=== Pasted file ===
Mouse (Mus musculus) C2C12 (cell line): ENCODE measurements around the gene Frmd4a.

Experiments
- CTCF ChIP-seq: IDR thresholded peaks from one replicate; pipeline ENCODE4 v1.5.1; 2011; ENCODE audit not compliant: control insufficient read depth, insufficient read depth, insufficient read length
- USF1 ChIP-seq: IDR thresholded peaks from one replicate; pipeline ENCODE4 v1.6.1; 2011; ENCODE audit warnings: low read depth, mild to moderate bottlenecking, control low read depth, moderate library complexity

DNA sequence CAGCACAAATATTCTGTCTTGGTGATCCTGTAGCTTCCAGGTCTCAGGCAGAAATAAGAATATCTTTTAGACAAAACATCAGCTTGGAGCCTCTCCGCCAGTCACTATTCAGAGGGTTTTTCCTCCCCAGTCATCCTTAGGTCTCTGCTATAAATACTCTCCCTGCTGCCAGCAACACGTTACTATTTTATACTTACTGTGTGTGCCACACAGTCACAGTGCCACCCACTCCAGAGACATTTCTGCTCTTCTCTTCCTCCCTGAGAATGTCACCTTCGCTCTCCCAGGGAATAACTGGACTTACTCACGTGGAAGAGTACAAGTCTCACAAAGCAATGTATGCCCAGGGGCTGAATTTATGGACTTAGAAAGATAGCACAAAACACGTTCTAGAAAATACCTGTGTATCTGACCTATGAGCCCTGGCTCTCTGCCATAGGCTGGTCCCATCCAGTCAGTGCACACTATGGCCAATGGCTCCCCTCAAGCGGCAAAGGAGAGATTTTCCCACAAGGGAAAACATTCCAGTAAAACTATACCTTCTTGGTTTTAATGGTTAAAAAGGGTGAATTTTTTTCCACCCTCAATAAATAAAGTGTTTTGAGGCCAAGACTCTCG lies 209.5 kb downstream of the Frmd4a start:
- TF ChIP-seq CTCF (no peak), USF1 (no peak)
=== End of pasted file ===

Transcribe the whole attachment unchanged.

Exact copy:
Mouse (Mus musculus) C2C12 (cell line): ENCODE measurements around the gene Frmd4a.

Experiments
- CTCF ChIP-seq: IDR thresholded peaks from one replicate; pipeline ENCODE4 v1.5.1; 2011; ENCODE audit not compliant: control insufficient read depth, insufficient read depth, insufficient read length
- USF1 ChIP-seq: IDR thresholded peaks from one replicate; pipeline ENCODE4 v1.6.1; 2011; ENCODE audit warnings: low read depth, mild to moderate bottlenecking, control low read depth, moderate library complexity

DNA sequence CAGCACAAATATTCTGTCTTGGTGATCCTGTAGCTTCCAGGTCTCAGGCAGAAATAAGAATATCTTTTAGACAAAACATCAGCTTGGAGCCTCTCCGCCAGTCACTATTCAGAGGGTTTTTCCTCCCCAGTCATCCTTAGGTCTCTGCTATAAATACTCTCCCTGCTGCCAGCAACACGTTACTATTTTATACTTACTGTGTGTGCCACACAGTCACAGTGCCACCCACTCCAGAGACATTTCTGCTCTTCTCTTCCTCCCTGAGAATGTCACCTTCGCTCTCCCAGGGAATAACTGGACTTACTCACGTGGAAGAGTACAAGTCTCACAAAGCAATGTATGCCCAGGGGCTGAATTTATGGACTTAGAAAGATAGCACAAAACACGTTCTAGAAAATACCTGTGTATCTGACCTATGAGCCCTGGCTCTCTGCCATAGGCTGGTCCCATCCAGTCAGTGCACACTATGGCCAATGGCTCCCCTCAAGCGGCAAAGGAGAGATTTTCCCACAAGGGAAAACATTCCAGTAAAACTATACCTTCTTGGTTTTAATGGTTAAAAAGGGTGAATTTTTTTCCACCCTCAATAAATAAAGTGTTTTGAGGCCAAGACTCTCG lies 209.5 kb downstream of the Frmd4a start:
- TF ChIP-seq CTCF (no peak), USF1 (no peak)